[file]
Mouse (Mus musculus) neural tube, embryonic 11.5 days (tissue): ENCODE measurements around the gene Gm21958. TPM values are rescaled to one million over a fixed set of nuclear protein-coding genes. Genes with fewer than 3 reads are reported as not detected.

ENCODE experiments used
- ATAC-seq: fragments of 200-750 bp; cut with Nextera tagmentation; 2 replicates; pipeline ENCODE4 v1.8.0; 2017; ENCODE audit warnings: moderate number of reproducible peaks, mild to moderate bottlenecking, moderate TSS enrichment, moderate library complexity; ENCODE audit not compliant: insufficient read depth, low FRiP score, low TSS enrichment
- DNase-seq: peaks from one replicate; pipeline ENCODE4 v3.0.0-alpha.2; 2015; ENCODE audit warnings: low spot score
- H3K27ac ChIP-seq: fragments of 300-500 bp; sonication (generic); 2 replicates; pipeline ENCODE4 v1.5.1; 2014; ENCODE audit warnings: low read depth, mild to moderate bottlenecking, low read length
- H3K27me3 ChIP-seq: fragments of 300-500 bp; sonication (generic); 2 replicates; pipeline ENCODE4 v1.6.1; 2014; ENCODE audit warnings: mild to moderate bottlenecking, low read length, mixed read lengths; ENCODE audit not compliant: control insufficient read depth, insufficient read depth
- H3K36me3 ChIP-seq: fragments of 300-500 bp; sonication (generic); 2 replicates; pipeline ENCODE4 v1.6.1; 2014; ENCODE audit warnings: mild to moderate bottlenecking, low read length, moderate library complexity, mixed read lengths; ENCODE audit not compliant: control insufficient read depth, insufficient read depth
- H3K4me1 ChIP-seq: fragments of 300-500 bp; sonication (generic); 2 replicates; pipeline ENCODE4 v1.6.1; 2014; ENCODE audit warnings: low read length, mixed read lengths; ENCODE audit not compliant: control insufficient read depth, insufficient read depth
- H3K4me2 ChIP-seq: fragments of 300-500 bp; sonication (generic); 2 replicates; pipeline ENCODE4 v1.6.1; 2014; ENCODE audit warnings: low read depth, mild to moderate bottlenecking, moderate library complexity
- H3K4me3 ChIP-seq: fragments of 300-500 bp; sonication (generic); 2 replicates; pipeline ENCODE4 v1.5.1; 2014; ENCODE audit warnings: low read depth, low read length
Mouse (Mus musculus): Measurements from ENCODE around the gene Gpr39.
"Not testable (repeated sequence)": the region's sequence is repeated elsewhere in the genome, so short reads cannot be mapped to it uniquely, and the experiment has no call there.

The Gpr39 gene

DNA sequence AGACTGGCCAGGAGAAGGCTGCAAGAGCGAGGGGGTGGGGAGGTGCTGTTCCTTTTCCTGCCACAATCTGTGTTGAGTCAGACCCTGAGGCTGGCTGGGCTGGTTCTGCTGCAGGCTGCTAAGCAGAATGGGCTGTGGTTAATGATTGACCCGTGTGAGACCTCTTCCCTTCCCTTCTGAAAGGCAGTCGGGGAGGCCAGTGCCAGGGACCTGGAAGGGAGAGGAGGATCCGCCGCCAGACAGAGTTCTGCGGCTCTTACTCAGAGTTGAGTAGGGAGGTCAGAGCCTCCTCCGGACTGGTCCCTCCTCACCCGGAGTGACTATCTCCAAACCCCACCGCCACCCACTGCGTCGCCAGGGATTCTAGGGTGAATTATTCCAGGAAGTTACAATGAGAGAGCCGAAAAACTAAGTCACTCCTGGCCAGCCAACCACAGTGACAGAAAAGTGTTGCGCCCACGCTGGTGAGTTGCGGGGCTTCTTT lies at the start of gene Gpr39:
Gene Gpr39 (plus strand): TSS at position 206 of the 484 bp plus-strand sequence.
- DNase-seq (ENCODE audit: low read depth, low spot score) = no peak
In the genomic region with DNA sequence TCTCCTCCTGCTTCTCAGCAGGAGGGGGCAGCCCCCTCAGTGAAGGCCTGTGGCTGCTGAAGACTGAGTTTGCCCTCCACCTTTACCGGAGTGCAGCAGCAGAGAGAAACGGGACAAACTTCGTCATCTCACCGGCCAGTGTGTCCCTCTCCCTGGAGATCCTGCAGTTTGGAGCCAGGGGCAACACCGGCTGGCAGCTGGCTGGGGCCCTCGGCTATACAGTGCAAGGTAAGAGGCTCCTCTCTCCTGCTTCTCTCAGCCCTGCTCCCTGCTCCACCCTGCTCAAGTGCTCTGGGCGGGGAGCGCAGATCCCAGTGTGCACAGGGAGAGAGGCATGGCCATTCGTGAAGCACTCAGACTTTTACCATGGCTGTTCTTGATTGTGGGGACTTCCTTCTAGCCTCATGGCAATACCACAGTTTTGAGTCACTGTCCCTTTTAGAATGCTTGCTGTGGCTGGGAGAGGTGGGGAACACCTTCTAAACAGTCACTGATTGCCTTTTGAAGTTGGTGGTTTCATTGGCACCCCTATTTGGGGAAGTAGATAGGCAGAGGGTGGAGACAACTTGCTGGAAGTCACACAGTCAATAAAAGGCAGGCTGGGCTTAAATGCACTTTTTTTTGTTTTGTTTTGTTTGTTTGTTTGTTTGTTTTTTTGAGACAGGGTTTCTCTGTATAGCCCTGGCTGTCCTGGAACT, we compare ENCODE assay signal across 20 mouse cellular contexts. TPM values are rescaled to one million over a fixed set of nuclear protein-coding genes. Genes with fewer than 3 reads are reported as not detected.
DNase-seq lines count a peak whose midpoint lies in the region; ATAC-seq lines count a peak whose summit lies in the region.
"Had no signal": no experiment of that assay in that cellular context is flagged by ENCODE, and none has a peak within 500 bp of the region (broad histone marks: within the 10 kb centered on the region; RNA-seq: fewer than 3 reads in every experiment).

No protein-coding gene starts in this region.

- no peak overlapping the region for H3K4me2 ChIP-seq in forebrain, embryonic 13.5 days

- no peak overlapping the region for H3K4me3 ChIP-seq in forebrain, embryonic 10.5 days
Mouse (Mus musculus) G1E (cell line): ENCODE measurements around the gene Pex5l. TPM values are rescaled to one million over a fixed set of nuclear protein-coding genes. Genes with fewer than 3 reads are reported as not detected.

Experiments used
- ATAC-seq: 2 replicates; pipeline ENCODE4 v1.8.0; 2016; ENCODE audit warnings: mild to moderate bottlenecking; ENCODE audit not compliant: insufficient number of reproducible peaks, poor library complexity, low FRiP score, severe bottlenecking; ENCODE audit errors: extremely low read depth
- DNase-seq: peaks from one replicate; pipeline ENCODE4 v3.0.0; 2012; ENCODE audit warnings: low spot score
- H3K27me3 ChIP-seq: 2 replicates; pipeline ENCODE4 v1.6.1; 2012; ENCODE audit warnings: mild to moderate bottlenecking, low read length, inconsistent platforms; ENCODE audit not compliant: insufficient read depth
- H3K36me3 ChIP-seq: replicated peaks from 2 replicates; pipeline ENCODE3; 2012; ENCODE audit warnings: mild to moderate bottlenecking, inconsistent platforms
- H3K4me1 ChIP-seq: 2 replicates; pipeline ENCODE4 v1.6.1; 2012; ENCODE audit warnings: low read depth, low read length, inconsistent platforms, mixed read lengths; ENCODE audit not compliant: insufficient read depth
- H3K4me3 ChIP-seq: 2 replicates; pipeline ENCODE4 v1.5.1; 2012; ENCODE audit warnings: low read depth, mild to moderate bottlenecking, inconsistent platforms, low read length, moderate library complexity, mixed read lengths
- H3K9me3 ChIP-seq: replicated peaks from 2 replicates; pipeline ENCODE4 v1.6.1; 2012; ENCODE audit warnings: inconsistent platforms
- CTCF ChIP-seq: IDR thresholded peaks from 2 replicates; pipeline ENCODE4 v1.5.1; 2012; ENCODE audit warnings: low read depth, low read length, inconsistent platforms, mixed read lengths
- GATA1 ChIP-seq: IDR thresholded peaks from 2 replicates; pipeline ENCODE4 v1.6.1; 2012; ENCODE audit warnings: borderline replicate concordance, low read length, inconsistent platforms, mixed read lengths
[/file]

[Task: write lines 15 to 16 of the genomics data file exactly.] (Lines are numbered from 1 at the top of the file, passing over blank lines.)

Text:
Gene Gpr39 (plus strand): TSS at position 206 of the 484 bp plus-strand sequence.
- DNase-seq (ENCODE audit: low read depth, low spot score) = no peak